4. The device recited in claim 3, wherein the diffusion buried contact region extends to a peak concentration region of the collector.
5. The device recited in claim 1, wherein the diffusion buried contact region extends through an oxide isolation region located over the collector.
6. The device recited in claim 1, further including a plurality of the bases and the emitter structures that form a plurality of bipolar transistors wherein the plurality of bipolar transistors form a portion of an integrated circuit, and the device further comprising:
non-bipolar transistors located over the semiconductor substrate;
dielectric layers located over the non-bipolar transistors and bipolar transistors; and
interconnects located in the dielectric layers that electrically connect to the non-bipolar and bipolar transistors, wherein a portion of the interconnects forms a portion of each of the buried contacts associated with each of the plurality of bipolar transistors.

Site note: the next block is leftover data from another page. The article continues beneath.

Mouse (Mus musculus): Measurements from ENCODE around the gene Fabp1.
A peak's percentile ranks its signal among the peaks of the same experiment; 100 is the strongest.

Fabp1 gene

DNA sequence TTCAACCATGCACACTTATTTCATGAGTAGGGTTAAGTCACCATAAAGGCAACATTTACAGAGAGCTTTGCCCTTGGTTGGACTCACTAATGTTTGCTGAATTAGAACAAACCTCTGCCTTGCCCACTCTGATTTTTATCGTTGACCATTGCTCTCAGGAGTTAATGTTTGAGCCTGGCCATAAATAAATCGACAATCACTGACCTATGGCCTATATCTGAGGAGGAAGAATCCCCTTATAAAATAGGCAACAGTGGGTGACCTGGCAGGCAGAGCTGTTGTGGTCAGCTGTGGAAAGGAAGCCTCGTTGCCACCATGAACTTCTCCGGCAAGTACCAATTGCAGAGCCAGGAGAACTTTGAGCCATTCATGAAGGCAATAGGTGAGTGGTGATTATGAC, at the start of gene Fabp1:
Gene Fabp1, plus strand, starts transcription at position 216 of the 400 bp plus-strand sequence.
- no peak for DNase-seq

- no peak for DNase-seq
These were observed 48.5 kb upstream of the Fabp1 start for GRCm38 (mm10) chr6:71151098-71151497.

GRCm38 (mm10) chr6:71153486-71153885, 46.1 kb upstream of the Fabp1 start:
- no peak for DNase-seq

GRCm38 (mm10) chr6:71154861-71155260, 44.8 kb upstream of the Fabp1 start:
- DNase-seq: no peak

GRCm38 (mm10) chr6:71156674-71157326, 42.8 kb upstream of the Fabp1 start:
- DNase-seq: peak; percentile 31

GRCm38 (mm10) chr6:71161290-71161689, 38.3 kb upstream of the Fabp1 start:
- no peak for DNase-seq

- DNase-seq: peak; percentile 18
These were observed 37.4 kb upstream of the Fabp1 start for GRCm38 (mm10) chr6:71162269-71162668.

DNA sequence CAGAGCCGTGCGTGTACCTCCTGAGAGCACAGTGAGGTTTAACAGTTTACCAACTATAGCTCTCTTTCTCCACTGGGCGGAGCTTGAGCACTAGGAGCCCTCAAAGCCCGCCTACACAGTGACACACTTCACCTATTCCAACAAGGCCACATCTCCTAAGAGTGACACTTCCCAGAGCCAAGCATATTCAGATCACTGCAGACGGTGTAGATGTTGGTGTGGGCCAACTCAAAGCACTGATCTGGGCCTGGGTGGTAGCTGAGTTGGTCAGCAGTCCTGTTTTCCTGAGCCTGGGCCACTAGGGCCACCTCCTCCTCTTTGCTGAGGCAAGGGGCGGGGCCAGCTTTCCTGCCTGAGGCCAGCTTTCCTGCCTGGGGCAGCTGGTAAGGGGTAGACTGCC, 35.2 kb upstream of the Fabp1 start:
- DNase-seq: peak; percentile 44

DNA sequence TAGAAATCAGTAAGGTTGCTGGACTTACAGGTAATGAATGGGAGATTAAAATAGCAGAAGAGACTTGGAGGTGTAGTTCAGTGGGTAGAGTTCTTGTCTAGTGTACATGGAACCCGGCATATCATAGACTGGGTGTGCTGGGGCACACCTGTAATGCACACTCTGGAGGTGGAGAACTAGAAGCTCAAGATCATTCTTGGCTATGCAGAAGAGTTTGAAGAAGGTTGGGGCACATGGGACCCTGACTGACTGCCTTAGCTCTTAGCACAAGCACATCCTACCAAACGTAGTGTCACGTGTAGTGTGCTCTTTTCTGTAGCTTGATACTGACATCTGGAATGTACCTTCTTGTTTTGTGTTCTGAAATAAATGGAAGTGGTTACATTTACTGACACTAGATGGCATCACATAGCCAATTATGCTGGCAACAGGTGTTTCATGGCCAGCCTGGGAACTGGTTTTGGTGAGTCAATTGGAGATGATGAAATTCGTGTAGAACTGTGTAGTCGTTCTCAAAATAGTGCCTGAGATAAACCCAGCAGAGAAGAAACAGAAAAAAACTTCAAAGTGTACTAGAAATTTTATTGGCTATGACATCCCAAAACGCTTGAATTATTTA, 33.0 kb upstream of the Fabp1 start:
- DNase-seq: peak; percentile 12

7. A semiconductor device, comprising:
a collector for a bipolar transistor located within a semiconductor substrate, wherein a collector tub is not present in the collector;
a diffusion buried contact region, at least a portion of which is located in a trench that extends into the collector to a depth sufficient to adequately contact the collector and that makes electrical connection within the collector, wherein the diffusion buried contact region extends along the bottom and sidewalls of the trench;
a base region located within the collector;
at least a first biploar transistor emitter structure located on a surface of the semiconductor substrate and over the base and the collector; and
a contact plug that extends into the collector to the depth to contact the diffusion buried contact region within the trench.
8. The device recited in claim 7, wherein the diffusion buried contact region extends to a depth of at least about 0.05 microns into the collector.
9. The device recited in claim 7, wherein the diffusion buried contact region further includes a contact junction located within the collector at the depth and the device further includes a dielectric layer located over the at least first emitter structure and wherein a portion of the dielectric layer is located in the trench.
10. The device recited in claim 9, wherein the diffusion buried contact region extends to a peak concentration region of the collector.